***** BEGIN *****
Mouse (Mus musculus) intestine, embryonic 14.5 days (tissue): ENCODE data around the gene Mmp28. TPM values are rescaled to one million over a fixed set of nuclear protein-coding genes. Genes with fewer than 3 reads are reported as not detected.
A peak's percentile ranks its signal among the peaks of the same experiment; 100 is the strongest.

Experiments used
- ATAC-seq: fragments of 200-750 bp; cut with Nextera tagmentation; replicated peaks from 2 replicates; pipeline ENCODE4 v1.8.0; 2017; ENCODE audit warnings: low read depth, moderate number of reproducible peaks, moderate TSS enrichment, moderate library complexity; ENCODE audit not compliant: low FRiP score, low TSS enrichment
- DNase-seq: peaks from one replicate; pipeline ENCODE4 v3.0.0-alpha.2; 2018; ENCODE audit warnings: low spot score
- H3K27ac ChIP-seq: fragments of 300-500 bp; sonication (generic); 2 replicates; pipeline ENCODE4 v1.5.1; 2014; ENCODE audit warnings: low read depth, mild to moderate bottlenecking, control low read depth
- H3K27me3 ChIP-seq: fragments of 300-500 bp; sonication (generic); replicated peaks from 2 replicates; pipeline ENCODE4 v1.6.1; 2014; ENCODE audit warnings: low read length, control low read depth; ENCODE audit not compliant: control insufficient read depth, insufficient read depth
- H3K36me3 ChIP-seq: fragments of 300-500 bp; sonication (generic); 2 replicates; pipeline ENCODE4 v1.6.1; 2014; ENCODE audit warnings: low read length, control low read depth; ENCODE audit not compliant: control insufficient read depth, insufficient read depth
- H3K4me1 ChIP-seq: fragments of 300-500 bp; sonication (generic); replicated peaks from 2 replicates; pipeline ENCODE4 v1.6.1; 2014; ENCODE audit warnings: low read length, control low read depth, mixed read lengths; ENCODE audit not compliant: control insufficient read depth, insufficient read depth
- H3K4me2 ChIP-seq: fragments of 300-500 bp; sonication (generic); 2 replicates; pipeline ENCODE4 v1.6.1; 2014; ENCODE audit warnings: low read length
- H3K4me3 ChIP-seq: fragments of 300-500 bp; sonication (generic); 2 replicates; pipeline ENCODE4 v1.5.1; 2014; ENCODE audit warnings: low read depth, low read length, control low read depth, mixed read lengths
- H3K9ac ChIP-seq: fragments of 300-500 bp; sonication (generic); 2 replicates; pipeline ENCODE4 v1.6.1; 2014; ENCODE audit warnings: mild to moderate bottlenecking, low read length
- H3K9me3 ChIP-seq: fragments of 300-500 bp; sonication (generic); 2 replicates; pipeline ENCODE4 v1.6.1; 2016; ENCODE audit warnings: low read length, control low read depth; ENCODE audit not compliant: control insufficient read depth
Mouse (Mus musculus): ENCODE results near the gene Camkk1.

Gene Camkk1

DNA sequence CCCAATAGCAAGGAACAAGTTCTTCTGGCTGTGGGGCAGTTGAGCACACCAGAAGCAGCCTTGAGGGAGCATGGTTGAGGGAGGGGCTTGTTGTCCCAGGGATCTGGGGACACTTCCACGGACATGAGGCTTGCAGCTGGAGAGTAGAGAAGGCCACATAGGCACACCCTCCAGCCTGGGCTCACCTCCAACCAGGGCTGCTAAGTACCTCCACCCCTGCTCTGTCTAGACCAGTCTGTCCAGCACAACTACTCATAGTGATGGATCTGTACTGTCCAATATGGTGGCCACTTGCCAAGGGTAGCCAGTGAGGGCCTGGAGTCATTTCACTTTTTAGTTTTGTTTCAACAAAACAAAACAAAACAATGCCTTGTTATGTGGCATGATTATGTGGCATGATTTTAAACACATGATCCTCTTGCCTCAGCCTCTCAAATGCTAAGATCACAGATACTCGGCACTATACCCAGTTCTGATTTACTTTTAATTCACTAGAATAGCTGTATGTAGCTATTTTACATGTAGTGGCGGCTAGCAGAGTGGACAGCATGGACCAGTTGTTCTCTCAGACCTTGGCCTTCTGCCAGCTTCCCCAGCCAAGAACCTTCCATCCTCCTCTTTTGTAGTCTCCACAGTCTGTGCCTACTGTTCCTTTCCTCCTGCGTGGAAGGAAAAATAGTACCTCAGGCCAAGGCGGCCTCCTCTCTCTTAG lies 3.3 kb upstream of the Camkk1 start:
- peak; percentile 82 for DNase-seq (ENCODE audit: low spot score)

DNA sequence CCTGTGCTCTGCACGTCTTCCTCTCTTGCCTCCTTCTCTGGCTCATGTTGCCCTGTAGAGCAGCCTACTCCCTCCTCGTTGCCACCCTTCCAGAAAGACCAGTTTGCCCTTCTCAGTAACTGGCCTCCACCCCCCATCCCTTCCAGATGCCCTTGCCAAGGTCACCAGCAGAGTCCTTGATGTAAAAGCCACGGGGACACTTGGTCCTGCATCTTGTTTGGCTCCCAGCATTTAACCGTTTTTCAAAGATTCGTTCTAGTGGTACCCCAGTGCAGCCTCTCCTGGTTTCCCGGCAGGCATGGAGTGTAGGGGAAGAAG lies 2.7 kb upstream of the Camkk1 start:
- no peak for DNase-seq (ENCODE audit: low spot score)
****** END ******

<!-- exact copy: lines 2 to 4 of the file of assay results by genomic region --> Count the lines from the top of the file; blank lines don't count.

A peak's percentile ranks its signal among the peaks of the same experiment; 100 is the strongest.

Experiments used
- ATAC-seq: fragments of 200-750 bp; cut with Nextera tagmentation; replicated peaks from 2 replicates; pipeline ENCODE4 v1.8.0; 2017; ENCODE audit warnings: low read depth, moderate number of reproducible peaks, moderate TSS enrichment, moderate library complexity; ENCODE audit not compliant: low FRiP score, low TSS enrichment